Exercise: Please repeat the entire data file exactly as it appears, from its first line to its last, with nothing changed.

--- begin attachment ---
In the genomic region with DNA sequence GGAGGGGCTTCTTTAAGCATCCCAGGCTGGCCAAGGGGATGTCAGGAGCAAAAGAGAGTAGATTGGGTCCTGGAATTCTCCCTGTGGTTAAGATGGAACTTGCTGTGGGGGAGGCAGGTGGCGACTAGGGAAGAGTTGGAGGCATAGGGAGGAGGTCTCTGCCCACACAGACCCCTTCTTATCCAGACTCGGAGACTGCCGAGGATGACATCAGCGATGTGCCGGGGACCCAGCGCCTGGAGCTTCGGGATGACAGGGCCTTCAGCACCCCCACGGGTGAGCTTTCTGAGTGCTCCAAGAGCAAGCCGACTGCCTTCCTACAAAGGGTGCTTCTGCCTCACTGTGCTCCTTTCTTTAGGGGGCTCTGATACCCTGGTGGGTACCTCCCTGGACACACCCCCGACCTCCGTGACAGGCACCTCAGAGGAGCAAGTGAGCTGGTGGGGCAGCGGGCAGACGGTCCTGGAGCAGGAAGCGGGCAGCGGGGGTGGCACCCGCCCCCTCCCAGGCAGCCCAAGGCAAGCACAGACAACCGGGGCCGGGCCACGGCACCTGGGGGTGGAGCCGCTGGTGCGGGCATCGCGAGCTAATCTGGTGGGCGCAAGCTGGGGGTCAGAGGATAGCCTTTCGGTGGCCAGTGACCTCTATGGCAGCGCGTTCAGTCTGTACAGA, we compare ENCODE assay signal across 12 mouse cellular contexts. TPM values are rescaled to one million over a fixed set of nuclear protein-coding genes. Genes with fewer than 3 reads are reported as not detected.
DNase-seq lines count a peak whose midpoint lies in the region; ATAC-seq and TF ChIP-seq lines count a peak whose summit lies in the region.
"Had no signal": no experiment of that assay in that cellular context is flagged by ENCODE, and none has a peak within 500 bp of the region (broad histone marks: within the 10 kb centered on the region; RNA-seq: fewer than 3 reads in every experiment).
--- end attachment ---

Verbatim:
In the genomic region with DNA sequence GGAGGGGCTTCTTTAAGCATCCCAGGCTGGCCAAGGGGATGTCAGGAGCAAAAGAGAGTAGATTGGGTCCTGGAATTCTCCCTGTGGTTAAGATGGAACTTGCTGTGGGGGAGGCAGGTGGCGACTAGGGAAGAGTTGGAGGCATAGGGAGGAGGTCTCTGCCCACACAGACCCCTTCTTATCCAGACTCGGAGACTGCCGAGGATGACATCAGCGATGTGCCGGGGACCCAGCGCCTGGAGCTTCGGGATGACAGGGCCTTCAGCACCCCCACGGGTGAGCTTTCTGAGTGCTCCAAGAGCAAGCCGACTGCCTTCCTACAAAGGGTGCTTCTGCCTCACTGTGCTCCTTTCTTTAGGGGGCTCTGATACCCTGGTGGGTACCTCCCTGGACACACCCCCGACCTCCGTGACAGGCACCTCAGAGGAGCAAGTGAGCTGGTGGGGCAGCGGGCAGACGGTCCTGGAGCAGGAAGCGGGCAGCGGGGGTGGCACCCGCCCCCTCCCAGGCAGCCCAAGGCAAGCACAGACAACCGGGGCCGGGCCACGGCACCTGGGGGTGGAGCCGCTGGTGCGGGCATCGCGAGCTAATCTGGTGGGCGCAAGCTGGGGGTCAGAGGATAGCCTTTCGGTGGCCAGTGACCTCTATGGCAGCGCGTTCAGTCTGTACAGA, we compare ENCODE assay signal across 12 mouse cellular contexts. TPM values are rescaled to one million over a fixed set of nuclear protein-coding genes. Genes with fewer than 3 reads are reported as not detected.
DNase-seq lines count a peak whose midpoint lies in the region; ATAC-seq and TF ChIP-seq lines count a peak whose summit lies in the region.
"Had no signal": no experiment of that assay in that cellular context is flagged by ENCODE, and none has a peak within 500 bp of the region (broad histone marks: within the 10 kb centered on the region; RNA-seq: fewer than 3 reads in every experiment).